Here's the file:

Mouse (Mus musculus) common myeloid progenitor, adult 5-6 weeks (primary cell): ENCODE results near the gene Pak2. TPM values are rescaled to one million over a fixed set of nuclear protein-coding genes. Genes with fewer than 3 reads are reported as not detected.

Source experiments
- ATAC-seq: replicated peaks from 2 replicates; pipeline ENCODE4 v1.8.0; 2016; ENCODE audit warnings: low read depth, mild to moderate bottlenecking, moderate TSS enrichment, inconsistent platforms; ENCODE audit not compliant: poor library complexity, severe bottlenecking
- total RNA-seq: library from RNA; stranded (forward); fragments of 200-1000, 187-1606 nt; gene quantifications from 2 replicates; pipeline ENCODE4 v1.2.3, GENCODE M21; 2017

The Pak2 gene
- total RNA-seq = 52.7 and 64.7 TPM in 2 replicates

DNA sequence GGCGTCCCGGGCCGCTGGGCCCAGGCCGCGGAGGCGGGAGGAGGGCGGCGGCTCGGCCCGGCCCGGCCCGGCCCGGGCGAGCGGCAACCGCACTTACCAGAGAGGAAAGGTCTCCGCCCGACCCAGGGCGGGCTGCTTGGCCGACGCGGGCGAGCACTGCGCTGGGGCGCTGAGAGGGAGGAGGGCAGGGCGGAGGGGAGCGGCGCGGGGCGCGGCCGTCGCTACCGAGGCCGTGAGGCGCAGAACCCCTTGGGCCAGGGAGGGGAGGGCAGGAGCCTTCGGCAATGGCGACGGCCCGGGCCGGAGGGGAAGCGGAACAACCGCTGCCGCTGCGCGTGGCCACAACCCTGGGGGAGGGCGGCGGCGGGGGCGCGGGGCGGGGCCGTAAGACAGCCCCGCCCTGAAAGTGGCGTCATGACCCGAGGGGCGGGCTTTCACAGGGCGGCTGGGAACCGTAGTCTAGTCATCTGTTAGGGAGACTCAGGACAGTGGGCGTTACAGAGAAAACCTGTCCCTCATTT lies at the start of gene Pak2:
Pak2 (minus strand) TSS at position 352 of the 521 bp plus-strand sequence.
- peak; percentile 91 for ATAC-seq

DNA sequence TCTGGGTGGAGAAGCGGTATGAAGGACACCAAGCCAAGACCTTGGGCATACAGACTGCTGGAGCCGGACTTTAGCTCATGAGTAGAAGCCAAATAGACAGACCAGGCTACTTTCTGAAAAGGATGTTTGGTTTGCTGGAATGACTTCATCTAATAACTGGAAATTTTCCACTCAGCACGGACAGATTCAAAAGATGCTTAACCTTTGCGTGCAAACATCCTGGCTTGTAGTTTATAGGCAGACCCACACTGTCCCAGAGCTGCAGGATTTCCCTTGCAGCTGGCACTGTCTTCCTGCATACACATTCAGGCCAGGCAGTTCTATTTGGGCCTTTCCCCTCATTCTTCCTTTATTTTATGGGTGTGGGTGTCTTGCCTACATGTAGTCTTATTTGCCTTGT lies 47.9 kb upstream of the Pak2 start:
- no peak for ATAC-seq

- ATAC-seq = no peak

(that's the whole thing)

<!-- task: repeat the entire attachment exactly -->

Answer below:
Mouse (Mus musculus) common myeloid progenitor, adult 5-6 weeks (primary cell): ENCODE results near the gene Pak2. TPM values are rescaled to one million over a fixed set of nuclear protein-coding genes. Genes with fewer than 3 reads are reported as not detected.

Source experiments
- ATAC-seq: replicated peaks from 2 replicates; pipeline ENCODE4 v1.8.0; 2016; ENCODE audit warnings: low read depth, mild to moderate bottlenecking, moderate TSS enrichment, inconsistent platforms; ENCODE audit not compliant: poor library complexity, severe bottlenecking
- total RNA-seq: library from RNA; stranded (forward); fragments of 200-1000, 187-1606 nt; gene quantifications from 2 replicates; pipeline ENCODE4 v1.2.3, GENCODE M21; 2017

The Pak2 gene
- total RNA-seq = 52.7 and 64.7 TPM in 2 replicates

DNA sequence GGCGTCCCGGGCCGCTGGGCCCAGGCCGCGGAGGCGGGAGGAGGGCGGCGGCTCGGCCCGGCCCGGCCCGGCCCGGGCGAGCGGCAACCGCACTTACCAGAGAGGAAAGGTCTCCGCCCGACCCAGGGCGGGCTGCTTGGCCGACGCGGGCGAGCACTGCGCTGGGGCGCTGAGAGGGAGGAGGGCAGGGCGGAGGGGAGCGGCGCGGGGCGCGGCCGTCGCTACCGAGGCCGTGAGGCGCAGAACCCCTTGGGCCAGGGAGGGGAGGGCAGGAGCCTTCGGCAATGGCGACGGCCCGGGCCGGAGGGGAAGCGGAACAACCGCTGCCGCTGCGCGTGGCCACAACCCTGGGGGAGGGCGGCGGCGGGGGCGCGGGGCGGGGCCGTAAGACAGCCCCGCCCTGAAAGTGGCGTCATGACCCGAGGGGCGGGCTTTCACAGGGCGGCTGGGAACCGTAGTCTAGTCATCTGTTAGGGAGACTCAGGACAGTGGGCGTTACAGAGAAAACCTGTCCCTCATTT lies at the start of gene Pak2:
Pak2 (minus strand) TSS at position 352 of the 521 bp plus-strand sequence.
- peak; percentile 91 for ATAC-seq

DNA sequence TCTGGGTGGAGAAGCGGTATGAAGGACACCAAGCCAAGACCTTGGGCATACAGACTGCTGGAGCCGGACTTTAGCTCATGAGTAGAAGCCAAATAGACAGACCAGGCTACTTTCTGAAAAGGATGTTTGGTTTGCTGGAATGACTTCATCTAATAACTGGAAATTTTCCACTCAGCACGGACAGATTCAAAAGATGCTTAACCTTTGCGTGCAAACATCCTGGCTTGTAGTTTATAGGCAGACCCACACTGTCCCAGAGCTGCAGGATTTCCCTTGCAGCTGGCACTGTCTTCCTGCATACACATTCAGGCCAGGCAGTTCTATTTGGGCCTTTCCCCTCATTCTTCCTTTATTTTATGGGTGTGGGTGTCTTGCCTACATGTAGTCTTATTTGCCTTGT lies 47.9 kb upstream of the Pak2 start:
- no peak for ATAC-seq

- ATAC-seq = no peak